And while a great deal of the film offers up sumptuous and occasionally chilling detail regarding space travel, and alien environs, Nolan (and his brother/collaborator Jonathan) finds himself occasionally sidetracked by familiar fetishes. And while this can be expected of many great filmmakers, there are times when it simply doesn't gel with the larger whole. A problem that often dogged their last film, the obligatory, Dark Knight Rises (2012). Beginning with a mostly strong first third on Earth, the film soon hits rocky places once the often enticing talk of hard science runs headlong with the emotional core. As witnessed in past works like INCEPTION(2010), there is an almost reflexive queasiness that creeps in as the debate between theory and emotion are meant to collide. It seems to be the film's main thrust and yet both ends of the equation never seem to gather enough steam upon one another as equal combatants. Nolan's films are often meticulous exercises of conflicting ideas, and yet this time they seem unwilling to play ball as hard as previous films have displayed.
So when looking back at the film's initial existence as a Spielberg project, it's pretty easy to see where this could have all gone. But once it comes our way, the need for tangential storytelling rears its overwrought head, often sabotaging some truly graceful moments. There are stretches here that are simply daunting to contemplate being in the hands of just about any high grade auteur. From often jaw-pulling zero gravity sequences, to some utterly beautiful visions of alien worlds, there is much to behold in terms of cinematic majesty. However, this often comes apart at the hands of a script that seems hellbent on second-guessing itself. The most egregious example taking place in the final third of the film, where an uncredited starring role seeks to circumvent the mission, leading to an episode that feels completely under thought and unnecessary. It simply comes out of nowhere, almost taking the wind out of whatever sails the story was flying with.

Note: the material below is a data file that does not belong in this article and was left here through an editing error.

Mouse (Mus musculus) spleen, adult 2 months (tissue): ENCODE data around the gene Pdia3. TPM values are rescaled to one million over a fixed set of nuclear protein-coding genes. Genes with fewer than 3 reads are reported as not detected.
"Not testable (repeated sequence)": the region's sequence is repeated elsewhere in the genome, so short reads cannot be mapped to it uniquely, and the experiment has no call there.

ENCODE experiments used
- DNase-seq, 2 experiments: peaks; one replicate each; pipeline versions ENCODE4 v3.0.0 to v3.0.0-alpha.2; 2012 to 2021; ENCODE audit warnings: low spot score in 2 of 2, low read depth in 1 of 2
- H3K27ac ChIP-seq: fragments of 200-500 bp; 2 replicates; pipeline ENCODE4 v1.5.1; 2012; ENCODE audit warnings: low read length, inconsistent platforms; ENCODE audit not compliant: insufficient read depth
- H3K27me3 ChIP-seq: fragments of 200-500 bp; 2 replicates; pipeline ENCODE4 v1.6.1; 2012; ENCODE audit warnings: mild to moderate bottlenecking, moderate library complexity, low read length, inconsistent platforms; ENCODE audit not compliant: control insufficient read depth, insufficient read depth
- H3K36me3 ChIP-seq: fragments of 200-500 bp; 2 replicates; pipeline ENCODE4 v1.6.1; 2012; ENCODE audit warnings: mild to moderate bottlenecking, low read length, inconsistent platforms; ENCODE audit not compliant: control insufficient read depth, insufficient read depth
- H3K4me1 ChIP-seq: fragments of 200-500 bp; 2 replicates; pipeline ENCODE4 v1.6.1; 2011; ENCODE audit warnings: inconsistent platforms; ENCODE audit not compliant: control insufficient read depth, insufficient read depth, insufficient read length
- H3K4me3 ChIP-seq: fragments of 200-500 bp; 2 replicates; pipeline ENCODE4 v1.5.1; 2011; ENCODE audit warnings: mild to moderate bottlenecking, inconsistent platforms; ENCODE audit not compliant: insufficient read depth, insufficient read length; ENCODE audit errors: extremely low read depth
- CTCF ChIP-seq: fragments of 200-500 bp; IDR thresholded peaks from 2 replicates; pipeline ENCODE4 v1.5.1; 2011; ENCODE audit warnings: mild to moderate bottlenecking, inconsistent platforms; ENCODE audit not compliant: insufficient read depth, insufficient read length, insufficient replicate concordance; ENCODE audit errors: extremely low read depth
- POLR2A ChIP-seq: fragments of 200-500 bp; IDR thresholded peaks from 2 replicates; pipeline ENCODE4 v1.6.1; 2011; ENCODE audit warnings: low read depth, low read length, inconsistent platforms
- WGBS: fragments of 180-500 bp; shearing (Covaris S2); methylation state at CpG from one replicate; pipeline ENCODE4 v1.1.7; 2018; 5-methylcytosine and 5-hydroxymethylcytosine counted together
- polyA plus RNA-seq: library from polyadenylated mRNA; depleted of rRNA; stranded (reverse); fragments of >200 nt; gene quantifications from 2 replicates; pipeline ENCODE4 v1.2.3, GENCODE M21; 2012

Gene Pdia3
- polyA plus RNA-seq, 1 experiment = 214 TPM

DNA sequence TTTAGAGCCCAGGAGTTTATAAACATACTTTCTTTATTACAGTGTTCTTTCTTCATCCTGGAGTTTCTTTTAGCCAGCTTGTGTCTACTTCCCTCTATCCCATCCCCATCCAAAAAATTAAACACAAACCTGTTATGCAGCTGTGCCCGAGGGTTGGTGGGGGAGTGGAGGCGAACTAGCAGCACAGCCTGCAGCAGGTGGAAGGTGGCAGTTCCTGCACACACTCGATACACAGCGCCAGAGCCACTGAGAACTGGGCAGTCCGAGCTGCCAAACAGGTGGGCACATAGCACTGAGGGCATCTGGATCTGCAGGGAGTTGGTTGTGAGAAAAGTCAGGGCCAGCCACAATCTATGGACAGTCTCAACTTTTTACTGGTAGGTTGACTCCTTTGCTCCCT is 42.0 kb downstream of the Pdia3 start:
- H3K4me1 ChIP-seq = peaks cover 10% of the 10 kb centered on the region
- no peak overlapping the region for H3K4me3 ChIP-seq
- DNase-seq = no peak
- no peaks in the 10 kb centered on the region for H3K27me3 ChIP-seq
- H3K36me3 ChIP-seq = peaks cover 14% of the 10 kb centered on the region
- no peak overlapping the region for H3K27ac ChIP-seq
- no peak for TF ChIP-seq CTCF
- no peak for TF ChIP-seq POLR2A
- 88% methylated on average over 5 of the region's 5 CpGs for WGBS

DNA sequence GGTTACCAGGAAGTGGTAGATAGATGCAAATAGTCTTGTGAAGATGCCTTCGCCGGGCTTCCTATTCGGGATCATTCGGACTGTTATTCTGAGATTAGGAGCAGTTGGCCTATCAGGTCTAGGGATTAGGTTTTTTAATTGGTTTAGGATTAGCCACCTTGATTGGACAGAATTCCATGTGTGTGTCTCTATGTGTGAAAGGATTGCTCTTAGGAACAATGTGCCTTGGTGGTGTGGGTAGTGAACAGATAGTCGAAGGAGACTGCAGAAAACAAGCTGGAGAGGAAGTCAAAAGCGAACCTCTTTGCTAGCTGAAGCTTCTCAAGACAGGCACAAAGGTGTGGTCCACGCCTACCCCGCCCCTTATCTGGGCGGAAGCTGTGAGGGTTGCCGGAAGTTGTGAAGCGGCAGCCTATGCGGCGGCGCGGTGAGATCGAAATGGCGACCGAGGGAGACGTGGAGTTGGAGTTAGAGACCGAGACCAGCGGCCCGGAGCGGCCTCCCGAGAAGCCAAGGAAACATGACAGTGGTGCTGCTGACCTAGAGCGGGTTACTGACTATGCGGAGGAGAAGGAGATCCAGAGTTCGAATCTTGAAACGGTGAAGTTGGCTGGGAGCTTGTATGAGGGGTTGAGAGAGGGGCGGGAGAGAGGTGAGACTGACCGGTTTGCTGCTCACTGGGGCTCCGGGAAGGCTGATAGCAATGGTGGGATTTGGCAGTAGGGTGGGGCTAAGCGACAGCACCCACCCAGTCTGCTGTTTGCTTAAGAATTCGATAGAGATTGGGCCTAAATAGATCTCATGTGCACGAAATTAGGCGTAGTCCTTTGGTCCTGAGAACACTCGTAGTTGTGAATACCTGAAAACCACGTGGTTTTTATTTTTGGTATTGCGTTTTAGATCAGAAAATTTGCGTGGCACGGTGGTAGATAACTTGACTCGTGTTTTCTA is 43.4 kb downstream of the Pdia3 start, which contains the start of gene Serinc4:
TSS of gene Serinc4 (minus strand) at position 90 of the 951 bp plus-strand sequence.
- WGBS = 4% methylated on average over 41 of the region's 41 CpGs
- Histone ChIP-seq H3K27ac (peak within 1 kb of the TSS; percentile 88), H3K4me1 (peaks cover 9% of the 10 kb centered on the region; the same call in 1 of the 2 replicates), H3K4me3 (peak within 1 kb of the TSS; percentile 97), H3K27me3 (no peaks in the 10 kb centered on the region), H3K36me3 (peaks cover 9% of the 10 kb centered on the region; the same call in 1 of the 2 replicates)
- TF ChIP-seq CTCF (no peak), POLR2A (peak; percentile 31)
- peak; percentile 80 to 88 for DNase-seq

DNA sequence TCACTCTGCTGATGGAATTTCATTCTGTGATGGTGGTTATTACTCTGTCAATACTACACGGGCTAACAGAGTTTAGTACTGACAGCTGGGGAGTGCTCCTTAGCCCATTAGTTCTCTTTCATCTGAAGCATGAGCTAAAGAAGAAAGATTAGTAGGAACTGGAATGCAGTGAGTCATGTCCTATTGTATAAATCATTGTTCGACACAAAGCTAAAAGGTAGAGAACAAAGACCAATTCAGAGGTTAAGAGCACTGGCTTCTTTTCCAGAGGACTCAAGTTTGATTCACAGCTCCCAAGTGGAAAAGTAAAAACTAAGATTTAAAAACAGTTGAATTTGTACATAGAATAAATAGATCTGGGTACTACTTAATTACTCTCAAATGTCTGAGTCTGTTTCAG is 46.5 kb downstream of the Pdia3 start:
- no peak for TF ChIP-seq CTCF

As to whether or not this move is completely fatal to the piece may vary from one viewer to another. But considering the inspired finale, all that is left is a feeling like the waterworks have simply found themselves parched. There's no reason why this should have been the end result. And one cannot help but feel like the previous false note is largely to blame. If one is to play a film like a puzzle, every piece needs to count, and this mistake feels like a poorly cut centerpiece to an otherwise serviceable bastion of questions.
And it's a real shame too, because the cast truly brings their A-game to the proceedings. Especially McConaughey, who's gravely earnestness and vitality makes for a potent lead. Hathaway does exceptional work where she can, as does Jessica Chastain, who both feel underserved as actual characters and more like many Nolan females; as merely symbols. Also worthy of note, is Bill Irwin's voice performance as former marine robot, TARS, who is an occasionally strong counterpoint to classic spacefaring AI such as HAL 9000.